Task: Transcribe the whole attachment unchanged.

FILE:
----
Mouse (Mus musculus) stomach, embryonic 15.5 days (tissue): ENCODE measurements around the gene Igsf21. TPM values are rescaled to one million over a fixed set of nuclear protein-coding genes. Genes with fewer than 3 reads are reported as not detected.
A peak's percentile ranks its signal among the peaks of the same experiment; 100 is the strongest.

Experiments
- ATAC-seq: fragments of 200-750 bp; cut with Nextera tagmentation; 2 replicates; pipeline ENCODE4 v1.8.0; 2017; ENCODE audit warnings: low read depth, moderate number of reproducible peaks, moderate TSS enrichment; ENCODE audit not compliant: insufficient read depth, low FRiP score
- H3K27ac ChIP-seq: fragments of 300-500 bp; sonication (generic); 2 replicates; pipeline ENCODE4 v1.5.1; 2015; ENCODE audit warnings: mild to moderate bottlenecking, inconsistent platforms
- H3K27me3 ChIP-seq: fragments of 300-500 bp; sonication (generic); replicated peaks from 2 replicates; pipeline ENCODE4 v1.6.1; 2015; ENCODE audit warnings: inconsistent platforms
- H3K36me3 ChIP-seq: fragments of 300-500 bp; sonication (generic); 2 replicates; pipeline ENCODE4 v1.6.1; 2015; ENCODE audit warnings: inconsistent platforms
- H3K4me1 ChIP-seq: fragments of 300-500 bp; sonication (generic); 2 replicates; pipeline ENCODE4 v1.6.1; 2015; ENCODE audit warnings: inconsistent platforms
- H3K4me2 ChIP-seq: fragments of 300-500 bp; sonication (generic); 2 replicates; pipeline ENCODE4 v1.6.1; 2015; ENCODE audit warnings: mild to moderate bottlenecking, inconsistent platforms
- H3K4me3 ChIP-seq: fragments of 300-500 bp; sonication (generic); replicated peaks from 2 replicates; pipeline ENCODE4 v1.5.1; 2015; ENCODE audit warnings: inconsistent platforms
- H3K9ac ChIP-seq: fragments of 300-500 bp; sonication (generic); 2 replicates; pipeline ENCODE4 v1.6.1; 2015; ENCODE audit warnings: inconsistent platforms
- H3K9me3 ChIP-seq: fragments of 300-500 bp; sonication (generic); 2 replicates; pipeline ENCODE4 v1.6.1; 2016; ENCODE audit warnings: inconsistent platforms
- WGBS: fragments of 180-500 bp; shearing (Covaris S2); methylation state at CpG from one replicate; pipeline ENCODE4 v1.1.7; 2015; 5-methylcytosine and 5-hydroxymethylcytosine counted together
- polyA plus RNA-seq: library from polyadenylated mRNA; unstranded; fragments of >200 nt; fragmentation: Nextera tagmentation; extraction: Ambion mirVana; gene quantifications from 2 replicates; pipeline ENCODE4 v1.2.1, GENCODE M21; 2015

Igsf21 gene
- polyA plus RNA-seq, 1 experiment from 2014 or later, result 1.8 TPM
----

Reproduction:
Mouse (Mus musculus) stomach, embryonic 15.5 days (tissue): ENCODE measurements around the gene Igsf21. TPM values are rescaled to one million over a fixed set of nuclear protein-coding genes. Genes with fewer than 3 reads are reported as not detected.
A peak's percentile ranks its signal among the peaks of the same experiment; 100 is the strongest.

Experiments
- ATAC-seq: fragments of 200-750 bp; cut with Nextera tagmentation; 2 replicates; pipeline ENCODE4 v1.8.0; 2017; ENCODE audit warnings: low read depth, moderate number of reproducible peaks, moderate TSS enrichment; ENCODE audit not compliant: insufficient read depth, low FRiP score
- H3K27ac ChIP-seq: fragments of 300-500 bp; sonication (generic); 2 replicates; pipeline ENCODE4 v1.5.1; 2015; ENCODE audit warnings: mild to moderate bottlenecking, inconsistent platforms
- H3K27me3 ChIP-seq: fragments of 300-500 bp; sonication (generic); replicated peaks from 2 replicates; pipeline ENCODE4 v1.6.1; 2015; ENCODE audit warnings: inconsistent platforms
- H3K36me3 ChIP-seq: fragments of 300-500 bp; sonication (generic); 2 replicates; pipeline ENCODE4 v1.6.1; 2015; ENCODE audit warnings: inconsistent platforms
- H3K4me1 ChIP-seq: fragments of 300-500 bp; sonication (generic); 2 replicates; pipeline ENCODE4 v1.6.1; 2015; ENCODE audit warnings: inconsistent platforms
- H3K4me2 ChIP-seq: fragments of 300-500 bp; sonication (generic); 2 replicates; pipeline ENCODE4 v1.6.1; 2015; ENCODE audit warnings: mild to moderate bottlenecking, inconsistent platforms
- H3K4me3 ChIP-seq: fragments of 300-500 bp; sonication (generic); replicated peaks from 2 replicates; pipeline ENCODE4 v1.5.1; 2015; ENCODE audit warnings: inconsistent platforms
- H3K9ac ChIP-seq: fragments of 300-500 bp; sonication (generic); 2 replicates; pipeline ENCODE4 v1.6.1; 2015; ENCODE audit warnings: inconsistent platforms
- H3K9me3 ChIP-seq: fragments of 300-500 bp; sonication (generic); 2 replicates; pipeline ENCODE4 v1.6.1; 2016; ENCODE audit warnings: inconsistent platforms
- WGBS: fragments of 180-500 bp; shearing (Covaris S2); methylation state at CpG from one replicate; pipeline ENCODE4 v1.1.7; 2015; 5-methylcytosine and 5-hydroxymethylcytosine counted together
- polyA plus RNA-seq: library from polyadenylated mRNA; unstranded; fragments of >200 nt; fragmentation: Nextera tagmentation; extraction: Ambion mirVana; gene quantifications from 2 replicates; pipeline ENCODE4 v1.2.1, GENCODE M21; 2015

Igsf21 gene
- polyA plus RNA-seq, 1 experiment from 2014 or later, result 1.8 TPM